Lively, entertaining reviews of, and essays on, old and newer films and everything relating to them, written by professional author William Schoell.

Thursday, August 25, 2011


Greg Wise and Juliet Stevenson
PLACE OF EXECUTION PBS Masterpiece Contemporary/2008. Director: Daniel Percival.

This was shown in three parts in the U.K. and in two parts here in the U.S. Based on a novel by  Val McDermid, this concerns a journalist, Catherine Heathcote (Juliet Stevenson), who is putting together a television documentary about the disappearance of a 13-year-old girl forty or so years earlier in the isolated town of Scardale. Her chief witness to these events is the former Detective Inspector George Bennett, who is played by Lee Ingleby in the frequent flashback sequences and by Philip Jackson as his older self [both are excellent, and indeed the acting in the mini-series in general is very good]. The chief suspect back in the day was the girl's stepfather, the snide Philip Hawkin (Greg Wise), but there were others as well. But now the formerly cooperative Bennett suddenly wants to pull out of the film, and Catherine doesn't know why, only that the townspeople seem to know more than they're telling. This is an absorbing, well-made telefilm for the most part, but it sort of falls apart with an ending that stretches credulity. Fans of the novel who were surprised by the final twist SPOILER ALERT have probably never seen Laura. Instead of being a real clever surprise that makes sense, the ending is merely contrived.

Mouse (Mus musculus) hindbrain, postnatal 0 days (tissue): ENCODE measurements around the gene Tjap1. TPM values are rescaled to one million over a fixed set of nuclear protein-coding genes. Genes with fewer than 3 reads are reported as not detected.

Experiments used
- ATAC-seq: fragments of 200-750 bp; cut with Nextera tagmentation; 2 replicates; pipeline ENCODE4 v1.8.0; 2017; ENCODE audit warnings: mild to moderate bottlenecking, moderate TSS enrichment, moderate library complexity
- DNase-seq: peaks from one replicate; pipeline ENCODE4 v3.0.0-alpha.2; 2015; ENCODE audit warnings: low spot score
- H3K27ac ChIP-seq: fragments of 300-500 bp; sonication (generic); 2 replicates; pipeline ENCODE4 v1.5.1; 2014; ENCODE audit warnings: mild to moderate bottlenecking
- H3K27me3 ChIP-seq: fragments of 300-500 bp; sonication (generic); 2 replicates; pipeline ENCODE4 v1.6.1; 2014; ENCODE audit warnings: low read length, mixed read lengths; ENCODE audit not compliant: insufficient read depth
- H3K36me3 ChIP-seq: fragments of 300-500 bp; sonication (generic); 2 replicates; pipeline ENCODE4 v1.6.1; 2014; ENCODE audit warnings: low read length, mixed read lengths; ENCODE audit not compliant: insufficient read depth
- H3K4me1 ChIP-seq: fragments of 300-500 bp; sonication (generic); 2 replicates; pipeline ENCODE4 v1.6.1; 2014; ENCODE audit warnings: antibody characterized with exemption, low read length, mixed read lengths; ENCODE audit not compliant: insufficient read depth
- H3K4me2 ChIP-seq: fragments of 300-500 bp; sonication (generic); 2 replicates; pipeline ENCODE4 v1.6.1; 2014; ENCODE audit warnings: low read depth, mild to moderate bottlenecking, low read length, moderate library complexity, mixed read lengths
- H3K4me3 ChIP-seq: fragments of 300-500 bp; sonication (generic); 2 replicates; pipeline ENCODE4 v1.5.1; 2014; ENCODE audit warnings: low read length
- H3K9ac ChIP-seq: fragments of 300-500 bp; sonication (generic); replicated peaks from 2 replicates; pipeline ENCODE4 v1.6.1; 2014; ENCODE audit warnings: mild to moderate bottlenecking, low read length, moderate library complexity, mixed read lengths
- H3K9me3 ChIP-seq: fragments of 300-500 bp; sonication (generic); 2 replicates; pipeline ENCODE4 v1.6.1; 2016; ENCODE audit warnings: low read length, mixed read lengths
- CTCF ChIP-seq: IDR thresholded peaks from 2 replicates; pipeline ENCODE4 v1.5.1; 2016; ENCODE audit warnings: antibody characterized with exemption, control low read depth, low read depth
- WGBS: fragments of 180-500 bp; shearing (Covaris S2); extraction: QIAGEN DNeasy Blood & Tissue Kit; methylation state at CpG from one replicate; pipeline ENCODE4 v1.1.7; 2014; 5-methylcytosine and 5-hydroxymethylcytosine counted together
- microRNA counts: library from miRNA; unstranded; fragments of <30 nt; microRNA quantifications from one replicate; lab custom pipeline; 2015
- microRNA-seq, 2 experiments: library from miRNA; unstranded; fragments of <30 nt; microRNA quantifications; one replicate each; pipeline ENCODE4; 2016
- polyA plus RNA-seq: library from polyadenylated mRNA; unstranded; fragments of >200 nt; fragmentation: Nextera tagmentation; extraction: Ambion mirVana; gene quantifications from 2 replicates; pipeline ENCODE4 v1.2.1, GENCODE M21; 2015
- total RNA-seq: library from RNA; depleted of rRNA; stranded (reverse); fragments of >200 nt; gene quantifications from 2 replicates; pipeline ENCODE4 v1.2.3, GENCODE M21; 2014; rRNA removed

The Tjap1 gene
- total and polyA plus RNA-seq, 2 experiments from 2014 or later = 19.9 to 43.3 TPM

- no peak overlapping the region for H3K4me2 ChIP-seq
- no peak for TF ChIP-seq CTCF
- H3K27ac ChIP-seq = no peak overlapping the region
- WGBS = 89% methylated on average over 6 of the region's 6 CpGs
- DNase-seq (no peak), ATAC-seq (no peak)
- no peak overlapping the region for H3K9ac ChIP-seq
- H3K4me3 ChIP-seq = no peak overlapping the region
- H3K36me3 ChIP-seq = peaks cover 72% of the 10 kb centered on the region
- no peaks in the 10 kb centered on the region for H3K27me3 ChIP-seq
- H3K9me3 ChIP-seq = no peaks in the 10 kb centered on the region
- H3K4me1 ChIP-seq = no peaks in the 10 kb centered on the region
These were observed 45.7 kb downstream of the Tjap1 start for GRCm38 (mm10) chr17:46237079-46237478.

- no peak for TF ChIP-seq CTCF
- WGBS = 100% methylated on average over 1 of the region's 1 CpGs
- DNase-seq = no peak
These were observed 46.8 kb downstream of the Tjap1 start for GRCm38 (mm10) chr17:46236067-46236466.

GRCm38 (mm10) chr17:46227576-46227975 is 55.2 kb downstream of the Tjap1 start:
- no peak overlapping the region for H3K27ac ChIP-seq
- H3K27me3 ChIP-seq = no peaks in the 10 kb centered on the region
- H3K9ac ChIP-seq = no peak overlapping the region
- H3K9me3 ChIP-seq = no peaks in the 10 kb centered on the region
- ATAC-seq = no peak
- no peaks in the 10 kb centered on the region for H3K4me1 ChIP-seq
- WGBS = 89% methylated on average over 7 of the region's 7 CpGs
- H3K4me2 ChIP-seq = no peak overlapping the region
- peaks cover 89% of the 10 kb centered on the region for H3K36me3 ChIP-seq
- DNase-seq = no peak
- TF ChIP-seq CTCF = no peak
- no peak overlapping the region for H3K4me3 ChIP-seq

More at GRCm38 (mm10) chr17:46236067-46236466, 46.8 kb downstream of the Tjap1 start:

Verdict: Not bad, but was the novel [or this film] really a masterpiece? ***.

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